Other kinds of mammals, aside from the rhinos and large predators, thrive on the reserve and roam freely over most of it. We were especially impressed by the large herd of eland and beautiful sable antelope, and we also saw black-backed jackal, black and blue wildebeest, blesbok, buffalo, gemsbok, grey duiker, impala, roan antelope, springbok, warthog, waterbuck and yellow mongoose.
Special mention needs to be made of the reserve’s population of Hartmann’s Mountain Zebra. Being not at all indigenous to this part of the country visitors are provided an opportunity to see the least well-known of the three kinds of zebra found in South Africa.
The main visitor centre of the reserve offers an extensive picnic site and playground, restaurant, swimming pool and the wildlife centre – a collection of endangered and mostly non-indigenous reptiles, birds and mammals, obviously well taken care of and displayed in well maintained terrariums and enclosures, among which visitors are allowed to stroll at their leisure.
Visitors can overnight on the reserve in chalets and log cabins, the latter overlooking a portion of the lion camp. Given the rather small size of the reserve the road network, all dirt, is not very extensive but the majority of roads can at least be fairly easily traversed in standard passenger vehicles while there’s also additional routes available to 4×4’s. Unfortunately the Wonder Cave which as adjacent to the reserve was closed at the time of our visit.
Mankwe Dam, a large man-made impoundment that holds water throughout the year and that’s a veritable magnet for wildlife, is located in the heart of the Pilanesberg National Park. On its banks you’ll find the Mankwe Hide, very popular with photographers and recently rebuilt after being destroyed in a veld fire. That is where we are headed next.
Back in the hide’s parking area this southern masked weaver is enjoying a bath in a small puddle- as if he is too scared to go swimming in the big pool on the other side!
Almost immediately after driving out of the parking area at the hide, we come across a pair of lions – our second lion sighting of the day and less than 200 steps from where we were standing outside our vehicle just a few seconds ago! Luckily, being a mating pair, their attentions are focused on satisfying other base instincts than finding food. Our day just keeps getting better!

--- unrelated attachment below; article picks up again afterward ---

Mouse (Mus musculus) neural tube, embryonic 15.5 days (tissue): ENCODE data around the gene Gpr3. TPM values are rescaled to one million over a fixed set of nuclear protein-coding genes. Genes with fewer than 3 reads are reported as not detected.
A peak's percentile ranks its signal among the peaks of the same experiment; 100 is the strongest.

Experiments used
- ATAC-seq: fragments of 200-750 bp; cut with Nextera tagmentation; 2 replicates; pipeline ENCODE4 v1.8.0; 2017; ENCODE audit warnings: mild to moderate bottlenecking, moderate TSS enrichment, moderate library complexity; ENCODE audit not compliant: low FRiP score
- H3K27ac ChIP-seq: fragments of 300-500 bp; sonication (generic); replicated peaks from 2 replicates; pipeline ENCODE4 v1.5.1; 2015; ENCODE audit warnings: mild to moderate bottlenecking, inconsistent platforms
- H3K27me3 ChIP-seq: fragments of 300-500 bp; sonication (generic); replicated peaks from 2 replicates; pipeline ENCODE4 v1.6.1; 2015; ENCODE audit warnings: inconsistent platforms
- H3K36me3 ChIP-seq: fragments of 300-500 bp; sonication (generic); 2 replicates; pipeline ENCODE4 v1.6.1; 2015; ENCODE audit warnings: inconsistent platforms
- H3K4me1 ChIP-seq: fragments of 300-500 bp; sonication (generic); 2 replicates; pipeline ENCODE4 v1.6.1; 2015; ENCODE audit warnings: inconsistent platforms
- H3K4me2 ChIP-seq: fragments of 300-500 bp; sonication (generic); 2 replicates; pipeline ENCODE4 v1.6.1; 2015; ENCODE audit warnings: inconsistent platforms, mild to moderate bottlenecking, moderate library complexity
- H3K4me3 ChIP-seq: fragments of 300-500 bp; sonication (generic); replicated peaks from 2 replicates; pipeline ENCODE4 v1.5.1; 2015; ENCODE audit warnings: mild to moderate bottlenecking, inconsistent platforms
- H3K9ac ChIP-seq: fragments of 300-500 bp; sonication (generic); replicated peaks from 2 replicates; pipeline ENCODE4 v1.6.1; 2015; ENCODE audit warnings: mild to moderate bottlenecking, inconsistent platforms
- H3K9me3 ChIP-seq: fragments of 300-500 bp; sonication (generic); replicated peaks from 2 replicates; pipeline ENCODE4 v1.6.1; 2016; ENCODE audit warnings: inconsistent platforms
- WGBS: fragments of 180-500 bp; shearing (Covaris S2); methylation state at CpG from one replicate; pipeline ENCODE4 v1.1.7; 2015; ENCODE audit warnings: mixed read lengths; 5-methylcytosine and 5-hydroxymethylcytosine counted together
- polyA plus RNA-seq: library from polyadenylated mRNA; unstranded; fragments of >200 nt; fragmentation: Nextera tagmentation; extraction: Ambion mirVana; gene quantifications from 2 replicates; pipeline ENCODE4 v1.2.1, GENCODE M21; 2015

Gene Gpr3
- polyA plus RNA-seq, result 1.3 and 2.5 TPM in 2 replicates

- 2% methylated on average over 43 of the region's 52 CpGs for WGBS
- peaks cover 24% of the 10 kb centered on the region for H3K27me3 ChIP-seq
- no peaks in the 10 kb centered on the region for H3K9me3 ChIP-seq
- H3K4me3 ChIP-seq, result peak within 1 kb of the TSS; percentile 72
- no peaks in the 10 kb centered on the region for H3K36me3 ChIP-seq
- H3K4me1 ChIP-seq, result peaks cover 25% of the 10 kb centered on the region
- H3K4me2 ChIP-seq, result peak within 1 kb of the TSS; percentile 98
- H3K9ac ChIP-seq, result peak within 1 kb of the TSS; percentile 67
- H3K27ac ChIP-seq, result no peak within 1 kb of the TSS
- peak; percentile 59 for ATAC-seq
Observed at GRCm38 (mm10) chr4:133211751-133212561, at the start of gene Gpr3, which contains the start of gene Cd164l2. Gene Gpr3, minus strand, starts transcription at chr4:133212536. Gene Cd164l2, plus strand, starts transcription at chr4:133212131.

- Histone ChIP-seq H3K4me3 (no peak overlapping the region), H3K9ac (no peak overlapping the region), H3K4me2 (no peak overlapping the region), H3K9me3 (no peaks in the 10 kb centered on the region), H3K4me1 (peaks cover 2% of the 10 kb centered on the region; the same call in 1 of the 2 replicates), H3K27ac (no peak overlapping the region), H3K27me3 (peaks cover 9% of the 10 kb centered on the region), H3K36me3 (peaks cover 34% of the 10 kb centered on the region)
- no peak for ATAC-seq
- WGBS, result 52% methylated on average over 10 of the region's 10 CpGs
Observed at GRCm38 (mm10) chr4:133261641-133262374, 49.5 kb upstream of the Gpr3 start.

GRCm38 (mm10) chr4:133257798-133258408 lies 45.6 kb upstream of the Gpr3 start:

Leaving the lions to their honeymoon, we head north along Kgabo Drive and take a left into Tlou. Along the way we add further to our list of birds seen, including this rufous-naped lark singing its lungs out from a prominent perch.
Just as we get to the junction of Tlou and Thuthlwa drives we find another brown hyena, walking quite purposefully away from an old elephant carcass with a large chunk of bone in its jaws. We follow alongside until it disappears into a thicket, its destination remaining a mystery to us but we like to think that it is headed to a den with hungry youngsters waiting.
If you’d like to follow along as we explore the Pilanesberg, a map may come in handy (for a large format version click here)
If you need to catch up on our drive through the Pilanesberg National Park, you can read all the previous posts here.
To be continued tomorrow.
“This mountain, the arched back of the earth risen before us, it made me feel humble, like a beggar, just lucky to be here at all, even briefly.” (Bridget Asher)
Do the mountains have the same profound impact on you as it does for us?
“These mountains, which have seen untold sunrises, long to thunder praise but stand reverent, silent so that man’s weak praise should be given God’s attention.” (Donald Miller)
With South Africa preparing for a nationwide “lock-down” of a minimum three week duration in the face of the global pandemic, we’ve returned from the Drakensberg grateful for having had a chance to recharge our batteries in beautiful natural surroundings. We’ll be sharing many more photos from our latest trip in days to come and hope that they’ll bring you as much joy as the memories will for us in these trying times.
God bless you and keep you.